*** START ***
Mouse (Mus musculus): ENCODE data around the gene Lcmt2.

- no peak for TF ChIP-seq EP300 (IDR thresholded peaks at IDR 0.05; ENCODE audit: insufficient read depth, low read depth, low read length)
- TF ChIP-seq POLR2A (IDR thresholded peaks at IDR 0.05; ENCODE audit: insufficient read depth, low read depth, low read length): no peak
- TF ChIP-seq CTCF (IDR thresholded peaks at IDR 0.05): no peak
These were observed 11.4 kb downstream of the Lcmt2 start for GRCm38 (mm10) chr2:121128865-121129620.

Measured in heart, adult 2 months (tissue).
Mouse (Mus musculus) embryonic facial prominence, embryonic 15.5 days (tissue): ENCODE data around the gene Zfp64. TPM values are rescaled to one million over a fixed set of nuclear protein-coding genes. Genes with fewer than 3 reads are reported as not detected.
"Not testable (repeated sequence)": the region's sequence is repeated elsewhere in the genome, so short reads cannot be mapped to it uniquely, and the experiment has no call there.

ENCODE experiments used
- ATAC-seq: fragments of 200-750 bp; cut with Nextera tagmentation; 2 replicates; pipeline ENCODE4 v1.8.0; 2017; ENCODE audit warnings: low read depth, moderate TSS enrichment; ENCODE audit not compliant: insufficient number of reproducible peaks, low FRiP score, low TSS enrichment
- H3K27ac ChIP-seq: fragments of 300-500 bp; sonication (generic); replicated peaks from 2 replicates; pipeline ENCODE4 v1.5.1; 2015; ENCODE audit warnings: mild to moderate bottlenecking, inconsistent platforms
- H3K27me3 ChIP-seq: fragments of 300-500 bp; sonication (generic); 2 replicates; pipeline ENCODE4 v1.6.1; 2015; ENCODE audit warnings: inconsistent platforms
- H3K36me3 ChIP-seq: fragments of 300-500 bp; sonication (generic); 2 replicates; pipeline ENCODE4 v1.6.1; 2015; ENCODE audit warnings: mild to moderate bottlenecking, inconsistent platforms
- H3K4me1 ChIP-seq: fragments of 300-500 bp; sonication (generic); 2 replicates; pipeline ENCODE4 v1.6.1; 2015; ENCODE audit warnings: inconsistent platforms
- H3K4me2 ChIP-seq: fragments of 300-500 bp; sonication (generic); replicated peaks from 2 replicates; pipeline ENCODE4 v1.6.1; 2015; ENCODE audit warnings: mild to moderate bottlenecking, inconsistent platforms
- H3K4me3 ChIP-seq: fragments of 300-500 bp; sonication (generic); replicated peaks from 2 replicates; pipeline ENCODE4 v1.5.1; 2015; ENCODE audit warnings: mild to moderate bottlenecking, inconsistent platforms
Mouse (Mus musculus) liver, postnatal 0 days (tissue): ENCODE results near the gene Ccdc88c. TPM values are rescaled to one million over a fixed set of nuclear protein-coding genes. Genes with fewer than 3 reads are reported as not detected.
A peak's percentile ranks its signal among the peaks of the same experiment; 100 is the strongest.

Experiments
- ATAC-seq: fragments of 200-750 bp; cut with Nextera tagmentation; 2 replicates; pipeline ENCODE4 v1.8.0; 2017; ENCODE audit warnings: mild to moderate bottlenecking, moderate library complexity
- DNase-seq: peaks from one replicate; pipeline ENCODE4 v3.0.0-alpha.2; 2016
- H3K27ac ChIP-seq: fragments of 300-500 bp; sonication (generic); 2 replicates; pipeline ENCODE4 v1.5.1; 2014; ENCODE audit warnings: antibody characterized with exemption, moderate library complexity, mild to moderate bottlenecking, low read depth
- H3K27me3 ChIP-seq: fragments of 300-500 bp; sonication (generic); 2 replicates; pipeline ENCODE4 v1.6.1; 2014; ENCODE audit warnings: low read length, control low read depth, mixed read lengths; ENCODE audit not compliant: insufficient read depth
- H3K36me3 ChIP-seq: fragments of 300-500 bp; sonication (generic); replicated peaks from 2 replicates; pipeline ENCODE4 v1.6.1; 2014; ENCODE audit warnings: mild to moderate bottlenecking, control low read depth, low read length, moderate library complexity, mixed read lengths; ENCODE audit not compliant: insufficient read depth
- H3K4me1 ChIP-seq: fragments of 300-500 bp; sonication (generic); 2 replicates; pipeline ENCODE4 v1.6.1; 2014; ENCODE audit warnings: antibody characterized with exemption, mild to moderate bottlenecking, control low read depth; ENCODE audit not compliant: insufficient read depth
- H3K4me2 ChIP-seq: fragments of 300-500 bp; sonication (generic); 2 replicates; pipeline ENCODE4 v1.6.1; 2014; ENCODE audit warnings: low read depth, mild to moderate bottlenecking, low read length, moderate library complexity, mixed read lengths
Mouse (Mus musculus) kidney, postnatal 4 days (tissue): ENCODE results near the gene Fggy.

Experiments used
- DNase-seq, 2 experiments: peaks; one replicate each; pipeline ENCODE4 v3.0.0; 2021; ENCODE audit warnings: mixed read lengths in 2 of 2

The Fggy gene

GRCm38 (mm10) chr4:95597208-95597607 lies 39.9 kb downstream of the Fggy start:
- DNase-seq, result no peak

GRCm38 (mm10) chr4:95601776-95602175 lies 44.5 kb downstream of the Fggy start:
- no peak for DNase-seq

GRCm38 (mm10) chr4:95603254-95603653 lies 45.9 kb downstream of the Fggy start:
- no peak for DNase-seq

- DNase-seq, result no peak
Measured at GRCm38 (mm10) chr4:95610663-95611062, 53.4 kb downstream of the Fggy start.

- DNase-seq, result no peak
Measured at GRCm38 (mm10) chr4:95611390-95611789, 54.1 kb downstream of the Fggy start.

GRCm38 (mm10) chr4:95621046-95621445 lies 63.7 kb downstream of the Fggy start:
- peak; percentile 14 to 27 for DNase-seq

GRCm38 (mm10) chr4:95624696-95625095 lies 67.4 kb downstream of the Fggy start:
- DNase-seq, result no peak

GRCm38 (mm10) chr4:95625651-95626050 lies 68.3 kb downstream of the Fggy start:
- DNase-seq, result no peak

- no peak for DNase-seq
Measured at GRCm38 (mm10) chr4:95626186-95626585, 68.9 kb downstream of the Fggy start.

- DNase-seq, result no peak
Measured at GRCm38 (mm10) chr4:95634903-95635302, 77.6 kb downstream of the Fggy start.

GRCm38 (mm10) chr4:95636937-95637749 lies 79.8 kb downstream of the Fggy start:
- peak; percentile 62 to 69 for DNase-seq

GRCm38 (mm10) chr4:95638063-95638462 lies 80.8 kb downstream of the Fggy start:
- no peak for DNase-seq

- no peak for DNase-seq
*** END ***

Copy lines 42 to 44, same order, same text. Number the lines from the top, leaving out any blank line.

- peak; percentile 14 to 27 for DNase-seq

GRCm38 (mm10) chr4:95624696-95625095 lies 67.4 kb downstream of the Fggy start:
- DNase-seq, result no peak